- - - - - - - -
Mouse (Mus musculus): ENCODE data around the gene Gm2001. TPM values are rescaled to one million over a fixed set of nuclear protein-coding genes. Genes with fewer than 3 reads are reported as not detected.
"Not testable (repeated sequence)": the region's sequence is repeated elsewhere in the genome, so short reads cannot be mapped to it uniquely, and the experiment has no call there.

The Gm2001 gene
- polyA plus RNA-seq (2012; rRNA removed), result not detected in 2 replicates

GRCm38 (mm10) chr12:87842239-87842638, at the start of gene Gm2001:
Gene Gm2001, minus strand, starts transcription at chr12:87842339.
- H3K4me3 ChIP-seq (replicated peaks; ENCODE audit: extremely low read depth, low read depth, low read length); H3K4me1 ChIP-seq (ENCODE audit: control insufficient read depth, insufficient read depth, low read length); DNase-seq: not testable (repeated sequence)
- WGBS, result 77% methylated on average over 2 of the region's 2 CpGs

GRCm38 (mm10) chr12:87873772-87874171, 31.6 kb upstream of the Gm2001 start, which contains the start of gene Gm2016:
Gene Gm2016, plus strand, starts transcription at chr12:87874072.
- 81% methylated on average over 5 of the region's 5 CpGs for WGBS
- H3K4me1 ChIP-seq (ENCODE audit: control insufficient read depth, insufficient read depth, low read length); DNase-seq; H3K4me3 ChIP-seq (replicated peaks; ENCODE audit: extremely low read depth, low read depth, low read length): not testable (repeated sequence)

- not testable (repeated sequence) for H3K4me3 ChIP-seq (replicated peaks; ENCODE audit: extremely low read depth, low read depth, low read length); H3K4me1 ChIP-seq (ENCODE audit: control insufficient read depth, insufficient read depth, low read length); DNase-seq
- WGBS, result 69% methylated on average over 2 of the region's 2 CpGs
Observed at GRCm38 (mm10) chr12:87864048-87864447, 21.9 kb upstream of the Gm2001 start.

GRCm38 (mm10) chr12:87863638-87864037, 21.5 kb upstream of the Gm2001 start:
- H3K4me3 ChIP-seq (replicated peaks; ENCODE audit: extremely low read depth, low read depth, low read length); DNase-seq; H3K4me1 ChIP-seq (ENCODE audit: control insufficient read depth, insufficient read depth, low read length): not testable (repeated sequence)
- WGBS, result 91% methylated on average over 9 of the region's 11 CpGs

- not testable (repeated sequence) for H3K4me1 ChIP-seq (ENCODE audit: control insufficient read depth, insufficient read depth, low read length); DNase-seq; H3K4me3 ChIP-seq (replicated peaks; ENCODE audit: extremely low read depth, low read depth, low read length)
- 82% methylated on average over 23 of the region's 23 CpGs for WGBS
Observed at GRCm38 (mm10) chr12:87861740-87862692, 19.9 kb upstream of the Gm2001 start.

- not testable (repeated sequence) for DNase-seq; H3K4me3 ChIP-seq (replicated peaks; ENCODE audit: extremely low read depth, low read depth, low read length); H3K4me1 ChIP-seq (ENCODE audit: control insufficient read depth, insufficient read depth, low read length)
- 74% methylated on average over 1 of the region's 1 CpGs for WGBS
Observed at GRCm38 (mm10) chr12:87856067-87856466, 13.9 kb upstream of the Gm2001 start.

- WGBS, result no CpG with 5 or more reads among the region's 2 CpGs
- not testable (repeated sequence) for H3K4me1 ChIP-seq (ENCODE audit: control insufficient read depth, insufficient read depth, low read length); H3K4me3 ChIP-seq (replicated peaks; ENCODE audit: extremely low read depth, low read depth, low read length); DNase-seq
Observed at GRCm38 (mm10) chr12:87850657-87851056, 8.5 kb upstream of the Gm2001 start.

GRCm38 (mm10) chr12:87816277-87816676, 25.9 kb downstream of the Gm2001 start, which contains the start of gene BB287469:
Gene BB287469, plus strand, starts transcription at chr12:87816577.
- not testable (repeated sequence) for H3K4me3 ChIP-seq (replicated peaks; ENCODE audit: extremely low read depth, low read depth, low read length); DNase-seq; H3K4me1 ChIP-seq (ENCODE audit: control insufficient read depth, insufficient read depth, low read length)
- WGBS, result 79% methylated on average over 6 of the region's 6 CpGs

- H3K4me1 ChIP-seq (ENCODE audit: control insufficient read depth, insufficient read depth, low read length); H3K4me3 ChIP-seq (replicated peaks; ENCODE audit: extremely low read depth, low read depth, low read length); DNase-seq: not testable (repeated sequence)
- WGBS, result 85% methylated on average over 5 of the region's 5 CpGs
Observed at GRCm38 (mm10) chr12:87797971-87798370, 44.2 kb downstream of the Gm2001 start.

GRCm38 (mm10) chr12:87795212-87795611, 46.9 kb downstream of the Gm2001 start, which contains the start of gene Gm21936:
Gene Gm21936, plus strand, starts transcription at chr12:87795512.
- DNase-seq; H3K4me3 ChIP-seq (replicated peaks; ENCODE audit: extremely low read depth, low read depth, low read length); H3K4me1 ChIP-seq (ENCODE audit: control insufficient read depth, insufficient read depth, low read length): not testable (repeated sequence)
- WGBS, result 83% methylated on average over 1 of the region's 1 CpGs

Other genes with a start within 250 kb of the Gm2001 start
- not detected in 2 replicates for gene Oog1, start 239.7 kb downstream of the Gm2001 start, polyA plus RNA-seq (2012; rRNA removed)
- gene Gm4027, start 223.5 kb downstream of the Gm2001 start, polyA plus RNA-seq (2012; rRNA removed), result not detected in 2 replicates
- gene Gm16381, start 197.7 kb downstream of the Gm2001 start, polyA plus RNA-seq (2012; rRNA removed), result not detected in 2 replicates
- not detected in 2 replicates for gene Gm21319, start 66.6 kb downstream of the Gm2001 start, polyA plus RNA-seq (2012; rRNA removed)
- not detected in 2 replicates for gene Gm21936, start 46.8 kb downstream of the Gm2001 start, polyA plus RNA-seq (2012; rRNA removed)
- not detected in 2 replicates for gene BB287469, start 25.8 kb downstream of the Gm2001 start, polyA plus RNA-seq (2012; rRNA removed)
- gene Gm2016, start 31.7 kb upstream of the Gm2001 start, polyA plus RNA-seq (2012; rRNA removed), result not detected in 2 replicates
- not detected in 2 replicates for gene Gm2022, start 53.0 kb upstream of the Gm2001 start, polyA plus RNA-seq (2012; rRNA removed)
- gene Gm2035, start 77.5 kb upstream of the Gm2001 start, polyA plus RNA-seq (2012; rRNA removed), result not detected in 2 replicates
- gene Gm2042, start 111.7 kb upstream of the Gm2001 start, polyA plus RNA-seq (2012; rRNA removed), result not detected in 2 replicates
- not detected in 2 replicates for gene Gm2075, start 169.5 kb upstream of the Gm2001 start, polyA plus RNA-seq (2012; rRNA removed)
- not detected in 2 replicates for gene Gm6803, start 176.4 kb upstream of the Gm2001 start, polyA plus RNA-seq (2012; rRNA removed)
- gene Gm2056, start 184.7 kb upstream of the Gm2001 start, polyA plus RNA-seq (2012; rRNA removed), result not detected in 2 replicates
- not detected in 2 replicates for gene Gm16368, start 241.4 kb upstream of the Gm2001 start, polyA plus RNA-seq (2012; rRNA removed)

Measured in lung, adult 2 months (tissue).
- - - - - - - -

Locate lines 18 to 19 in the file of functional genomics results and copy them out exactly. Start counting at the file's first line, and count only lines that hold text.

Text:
- WGBS, result 91% methylated on average over 9 of the region's 11 CpGs

- not testable (repeated sequence) for H3K4me1 ChIP-seq (ENCODE audit: control insufficient read depth, insufficient read depth, low read length); DNase-seq; H3K4me3 ChIP-seq (replicated peaks; ENCODE audit: extremely low read depth, low read depth, low read length)